Boris Johnson has hailed “real progress” on US-UK trade – despite his earlier refusal to commit to securing a free trade deal between the two countries by the time of the next general election.
Speaking as he met US Vice President Kamala Harris in Washington DC, the prime minister spoke of British and American collaboration on issues such as climate change and Afghanistan.
Mr Johnson said it was a “great honour and privilege” to meet Ms Harris for the first time, adding: “I’ve heard a lot about you but it’s fantastic to be here.
“And I want to thank the US government, your government, for the many ways in which we are co-operating now I think at a higher and more intense level than at any time I can remember.”
Stood at a podium alongside Ms Harris in the vice-president’s office in the White House complex, Mr Johnson also praised the “brave” US military for their “amazing work” in helping with the air evacuation from Kabul, following the fall of Afghanistan to Taliban control.
“On trade we are seeing real progress,” Mr Johnson added, as he welcomed the end of a “curious ban” on imports of British beef.
However, the prime minister’s positivity came just hours after he failed to commit to securing a post-Brexit trade agreement between the US and UK by 2024.
And Mr Johnson has acknoledged this week that US President Joe Biden has “a lot of fish to fry” when it comes to prioritising negotiations on a US-UK deal.
At his meeting with Ms Harris, the prime minister also thanked the US for the “great improvement on the previous arrangement” for allowing full vaccinated Britons to visit America again.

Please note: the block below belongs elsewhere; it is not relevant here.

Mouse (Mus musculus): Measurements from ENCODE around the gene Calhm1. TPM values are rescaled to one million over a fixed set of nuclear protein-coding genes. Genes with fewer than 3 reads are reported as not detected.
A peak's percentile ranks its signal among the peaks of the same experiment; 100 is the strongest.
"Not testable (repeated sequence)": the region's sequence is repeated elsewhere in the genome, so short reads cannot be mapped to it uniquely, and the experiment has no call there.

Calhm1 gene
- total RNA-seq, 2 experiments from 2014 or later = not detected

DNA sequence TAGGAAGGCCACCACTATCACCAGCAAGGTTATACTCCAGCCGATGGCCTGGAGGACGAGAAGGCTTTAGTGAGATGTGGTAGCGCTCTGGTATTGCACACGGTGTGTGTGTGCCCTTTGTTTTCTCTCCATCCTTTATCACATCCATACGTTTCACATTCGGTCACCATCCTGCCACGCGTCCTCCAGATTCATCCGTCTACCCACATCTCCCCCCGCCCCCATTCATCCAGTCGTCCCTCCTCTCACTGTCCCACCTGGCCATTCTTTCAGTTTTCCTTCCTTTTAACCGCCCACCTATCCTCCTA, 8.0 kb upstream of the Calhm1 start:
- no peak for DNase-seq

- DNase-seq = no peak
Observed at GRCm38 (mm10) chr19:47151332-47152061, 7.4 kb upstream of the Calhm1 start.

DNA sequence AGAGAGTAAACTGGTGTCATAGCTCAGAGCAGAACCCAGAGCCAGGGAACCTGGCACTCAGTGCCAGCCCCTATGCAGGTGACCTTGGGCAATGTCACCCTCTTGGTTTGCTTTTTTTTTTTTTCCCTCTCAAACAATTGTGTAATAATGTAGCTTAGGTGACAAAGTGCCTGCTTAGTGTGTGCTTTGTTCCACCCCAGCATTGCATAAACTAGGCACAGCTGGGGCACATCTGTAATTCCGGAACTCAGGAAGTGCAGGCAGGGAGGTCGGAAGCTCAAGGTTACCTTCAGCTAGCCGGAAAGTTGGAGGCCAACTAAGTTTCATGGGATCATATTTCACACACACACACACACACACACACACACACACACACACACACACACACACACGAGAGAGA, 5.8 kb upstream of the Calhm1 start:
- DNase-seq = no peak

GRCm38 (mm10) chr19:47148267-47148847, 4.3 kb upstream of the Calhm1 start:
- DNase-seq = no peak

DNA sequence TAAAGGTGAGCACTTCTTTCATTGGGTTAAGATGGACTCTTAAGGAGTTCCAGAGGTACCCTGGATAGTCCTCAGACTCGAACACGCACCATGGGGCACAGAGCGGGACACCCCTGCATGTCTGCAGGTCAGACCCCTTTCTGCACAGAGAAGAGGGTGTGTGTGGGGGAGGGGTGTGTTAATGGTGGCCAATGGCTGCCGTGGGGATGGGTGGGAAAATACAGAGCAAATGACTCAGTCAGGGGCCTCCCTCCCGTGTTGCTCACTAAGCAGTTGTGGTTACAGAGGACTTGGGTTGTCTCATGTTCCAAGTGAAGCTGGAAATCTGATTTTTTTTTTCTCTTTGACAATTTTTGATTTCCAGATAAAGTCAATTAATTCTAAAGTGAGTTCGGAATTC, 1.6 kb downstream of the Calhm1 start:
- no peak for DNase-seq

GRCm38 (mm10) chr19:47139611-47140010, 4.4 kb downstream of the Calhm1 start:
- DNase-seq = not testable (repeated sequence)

And he welcomed the doubling of funding by the US to help developing countries respond to climate change, which had been announced by Mr Biden at the United Nations General Assembly earlier on Tuesday.
“On climate change I think that today was a really good day for the world,” Mr Johnson said,
“And I thank the US government and President Biden for the steps you’ve taken to reassure the world that America is committed to helping to tackle climate change.”
Ms Harris said it was an “honour” to welcome Mr Johnson to the White House.
“As you will discuss with the president, the relationship between our two countries is a long and enduring one, one that we value based on shared priorities and based on as we know, what is increasingly evident about partnerships and alliances around the world,” she added.
“We are indeed interconnected and interdependent in so many ways and in many ways, more than before.
“And of course we must work and continue to work together to uphold and protect democratic principles and values around the globe. And we look forward to that continuing relationship, and our relationship as partners.”
Following the pair’s talks, the prime minister was due to hold a meeting with Mr Biden later on Tuesday.